Subadult Large Hawk Cuckoo*

posted in: Morphology-Develop., Species | 3

On the afternoon of 13th January 2010, Arthur Voo spotted and photographed a cuckoo perched on a branch (ca. 7 m above ground), outside the Central Nature Reserve (National Parks Board) office. This was referred to Dr Leong Tzi Ming, who after some deliberation and comparison, suspected that it might be an immature/subadult Large Hawk Cuckoo (Hierococcyx sparverioides). This was subsequently sent to Subaraj Rajathurai for verification.

“I concur with your identification. It appears to be a sub-adult H.sparverioides,” wrote Subaraj. They are uncommon migrants to Singapore and December/January seem good months for an encounter. Distinct features include the white moustache and tail tip, the broad black sub-terminal band with a thin black band above it, the chestnut sides of neck and the bold streaking on throat to upper breast. The short tail may be due to moulting and it still retains the chestnut barring above of its juvenile plumage.”

*Albert Low has written… “It has come to my attention that with regard to the … blog post, it seems highly likely that the bird in question has been mis-identified as a Large Hawk-Cuckoo and should be more correctly considered an individual of the confusing Hodgson’s Hawk-cuckoo complex which is difficult to differentiate in the field… – please see full text under comment.

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3 Responses

  1. This note on the ID of the cuckoo by Albert Low was sent in earlier. We are archiving it for the record.

    “It has come to my attention that with regard to the below blog post, it seems highly likely that the bird in question has been mis-identified as a Large Hawk-Cuckoo and should be more correctly considered an individual of the confusing Hodgson’s Hawk-cuckoo complex which is difficult to differentiate in the field.

    With all due respect to Subaraj, the diagnostic features referred to in the accompanying text appear to be focused a tad too much on the tail section of the bird, which to my knowledge is not a particularly reliable way of differentiating Hawk-cuckoos in the field, particularly in the case of this bird where shortness may indicate some sort of damage or moulting as mentioned within the text.

    Far more telling about the ID of this cuckoo in question is the absence and presence of 3 main features depicted in the photograph. All plumages of Large Hawk-Cuckoo show either an extensive dark area on the chin. The lack of this feature is particularly evident when the bird tilted its head towards the photographer showing off a whitish chin. In addition, this individual shows extensive white patches on the tertials, a feature consistent with the Hodgson’s complex which either have white fringes on the tertials or tertials barred white. The presence of white spots on the nape is the 3rd feature on this bird which is not present in any illustrations,photographs or wild specimens of Large Hawk-Cuckoo that I have seen to date.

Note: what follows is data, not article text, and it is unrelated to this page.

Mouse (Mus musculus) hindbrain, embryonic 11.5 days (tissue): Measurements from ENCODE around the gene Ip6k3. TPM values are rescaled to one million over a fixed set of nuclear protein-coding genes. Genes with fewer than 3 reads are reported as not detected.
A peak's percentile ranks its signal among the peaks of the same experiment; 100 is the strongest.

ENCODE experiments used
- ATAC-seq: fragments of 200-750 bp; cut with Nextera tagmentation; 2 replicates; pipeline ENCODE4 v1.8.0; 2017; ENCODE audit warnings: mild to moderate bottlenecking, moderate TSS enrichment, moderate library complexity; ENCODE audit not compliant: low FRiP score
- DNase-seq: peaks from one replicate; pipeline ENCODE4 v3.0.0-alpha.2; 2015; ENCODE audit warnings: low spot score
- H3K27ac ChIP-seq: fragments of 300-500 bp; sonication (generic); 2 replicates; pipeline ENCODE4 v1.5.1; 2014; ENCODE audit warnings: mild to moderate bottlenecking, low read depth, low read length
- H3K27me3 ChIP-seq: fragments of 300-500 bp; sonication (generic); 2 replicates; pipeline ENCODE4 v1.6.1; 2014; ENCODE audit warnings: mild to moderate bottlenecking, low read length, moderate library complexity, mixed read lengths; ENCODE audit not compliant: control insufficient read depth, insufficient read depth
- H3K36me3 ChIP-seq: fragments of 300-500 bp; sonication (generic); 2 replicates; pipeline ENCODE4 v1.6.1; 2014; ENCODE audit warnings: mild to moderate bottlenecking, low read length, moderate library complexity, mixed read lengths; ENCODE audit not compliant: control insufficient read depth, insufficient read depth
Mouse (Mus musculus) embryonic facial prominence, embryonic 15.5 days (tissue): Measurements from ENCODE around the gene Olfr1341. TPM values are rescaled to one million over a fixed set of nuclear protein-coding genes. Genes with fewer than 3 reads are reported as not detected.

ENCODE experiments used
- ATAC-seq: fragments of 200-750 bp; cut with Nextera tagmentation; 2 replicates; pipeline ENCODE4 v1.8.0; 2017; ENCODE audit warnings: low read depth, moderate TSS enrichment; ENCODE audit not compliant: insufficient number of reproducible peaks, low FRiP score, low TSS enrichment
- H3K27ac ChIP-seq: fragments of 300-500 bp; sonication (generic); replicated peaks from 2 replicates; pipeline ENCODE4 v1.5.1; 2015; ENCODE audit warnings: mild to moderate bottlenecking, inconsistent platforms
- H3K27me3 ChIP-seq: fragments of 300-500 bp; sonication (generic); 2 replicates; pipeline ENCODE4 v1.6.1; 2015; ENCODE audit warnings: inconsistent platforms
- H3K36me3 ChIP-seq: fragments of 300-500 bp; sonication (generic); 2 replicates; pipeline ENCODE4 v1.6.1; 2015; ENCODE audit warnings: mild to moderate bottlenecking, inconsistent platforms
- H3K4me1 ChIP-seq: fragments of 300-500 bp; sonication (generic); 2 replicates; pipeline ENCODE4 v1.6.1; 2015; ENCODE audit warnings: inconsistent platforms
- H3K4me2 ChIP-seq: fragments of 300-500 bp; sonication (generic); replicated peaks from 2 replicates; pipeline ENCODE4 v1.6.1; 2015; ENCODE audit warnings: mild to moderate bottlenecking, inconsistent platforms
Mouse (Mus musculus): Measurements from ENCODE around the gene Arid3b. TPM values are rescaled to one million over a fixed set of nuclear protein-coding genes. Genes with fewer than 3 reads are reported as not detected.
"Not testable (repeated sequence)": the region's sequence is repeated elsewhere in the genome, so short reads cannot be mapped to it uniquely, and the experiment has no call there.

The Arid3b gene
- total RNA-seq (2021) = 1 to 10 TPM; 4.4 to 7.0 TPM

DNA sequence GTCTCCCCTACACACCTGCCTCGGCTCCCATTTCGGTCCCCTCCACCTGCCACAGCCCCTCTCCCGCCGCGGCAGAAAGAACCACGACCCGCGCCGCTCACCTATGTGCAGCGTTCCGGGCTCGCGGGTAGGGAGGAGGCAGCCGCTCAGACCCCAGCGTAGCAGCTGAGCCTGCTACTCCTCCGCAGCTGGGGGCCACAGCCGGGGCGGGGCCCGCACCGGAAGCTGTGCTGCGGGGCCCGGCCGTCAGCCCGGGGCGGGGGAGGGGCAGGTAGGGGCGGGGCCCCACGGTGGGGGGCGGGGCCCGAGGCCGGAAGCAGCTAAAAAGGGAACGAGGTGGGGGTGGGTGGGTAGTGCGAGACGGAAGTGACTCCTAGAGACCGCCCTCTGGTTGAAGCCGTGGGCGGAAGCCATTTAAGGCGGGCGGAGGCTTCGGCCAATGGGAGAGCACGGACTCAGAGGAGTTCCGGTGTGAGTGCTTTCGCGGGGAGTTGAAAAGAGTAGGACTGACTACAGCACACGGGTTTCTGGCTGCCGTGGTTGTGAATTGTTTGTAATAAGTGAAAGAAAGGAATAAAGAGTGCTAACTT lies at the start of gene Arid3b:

The picture has been sent out to both academics and experienced birders and so far the consensus is unanimous in support of the Hodgson’s Hawk-cuckoo complex. Among the supporters are close friend Yong Ding Li, who wrote an excellent article on this confusing complex for Singapore Avifauna, and Mr Clive Mann, an ornithologist currently working on Old World cuckoos as part of an ongoing project. I personally find it very hard, if not impossible to convince myself that the bird is a subadult Large Hawk-cuckoo as claimed.

    For references, Ding Li’s article can be found at http://wildbirdsingapore.nss.org.sg /SINAV_Vol_22_No_1_Jan_08%20.pdf. There are also photographs of subadult Large Hawk-cuckoos such as the one at http://orientalbirdimages.org/search.php?action=searchresult&Bird_ID=456&Bird_Image_ID=17452&Bird_Family_ID=&p=12 for comparison. Readers may wish to check out other photographic entries under Malaysian Hawk Cuckoo and Hodgson’s Hawk-Cuckoo to gain an understanding of the difficulty of separating them in the field. While I personally would be tempted to call it a Hodgson’s Hawk due to the tertials appearing to be white with barrings as opposed to white-fringed, I will allow readers to draw their own conclusions from the references provided. I am, however, convinced that the bird is not a Large Hawk-cuckoo and would recommend that unless other sources provide compelling evidence to support that claim that the post be modified accordingly.”

    R Subaraj has responded to Albert thus: “Firstly, my apologies, if a mistake has been made on my part. I should have spent and will spend more time looking carefully at the photos. Thank you for bringing this up. With all the constant splitting that has been going on, it is good to highlight the identification criteria from time to time.”

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  2. You are right! Phil Round just confirmed it to be a 1st year Hodgson’s

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  3. […] views of the intricate network of water that fuels the ever-changing ecosystems of this lush …Bird Ecology Study Group Subadult Large Hawk Cuckoo*Name (required) Mail (will not be published) (required) Website. XHTML: You can use these tags: […]

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